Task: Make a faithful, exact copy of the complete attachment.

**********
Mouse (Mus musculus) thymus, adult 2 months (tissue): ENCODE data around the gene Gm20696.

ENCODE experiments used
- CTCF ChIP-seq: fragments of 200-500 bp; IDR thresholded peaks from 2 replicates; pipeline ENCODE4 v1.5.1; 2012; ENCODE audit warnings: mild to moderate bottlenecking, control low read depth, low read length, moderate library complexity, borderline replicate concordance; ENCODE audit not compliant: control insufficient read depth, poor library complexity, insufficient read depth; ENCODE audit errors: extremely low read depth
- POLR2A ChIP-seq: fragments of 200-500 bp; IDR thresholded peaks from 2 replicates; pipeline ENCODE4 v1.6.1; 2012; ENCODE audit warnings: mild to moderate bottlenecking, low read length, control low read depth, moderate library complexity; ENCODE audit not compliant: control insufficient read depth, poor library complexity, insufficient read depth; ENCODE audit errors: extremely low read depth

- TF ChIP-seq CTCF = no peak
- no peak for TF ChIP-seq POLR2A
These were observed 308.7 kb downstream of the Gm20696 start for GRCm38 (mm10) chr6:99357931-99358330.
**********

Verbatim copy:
Mouse (Mus musculus) thymus, adult 2 months (tissue): ENCODE data around the gene Gm20696.

ENCODE experiments used
- CTCF ChIP-seq: fragments of 200-500 bp; IDR thresholded peaks from 2 replicates; pipeline ENCODE4 v1.5.1; 2012; ENCODE audit warnings: mild to moderate bottlenecking, control low read depth, low read length, moderate library complexity, borderline replicate concordance; ENCODE audit not compliant: control insufficient read depth, poor library complexity, insufficient read depth; ENCODE audit errors: extremely low read depth
- POLR2A ChIP-seq: fragments of 200-500 bp; IDR thresholded peaks from 2 replicates; pipeline ENCODE4 v1.6.1; 2012; ENCODE audit warnings: mild to moderate bottlenecking, low read length, control low read depth, moderate library complexity; ENCODE audit not compliant: control insufficient read depth, poor library complexity, insufficient read depth; ENCODE audit errors: extremely low read depth

- TF ChIP-seq CTCF = no peak
- no peak for TF ChIP-seq POLR2A
These were observed 308.7 kb downstream of the Gm20696 start for GRCm38 (mm10) chr6:99357931-99358330.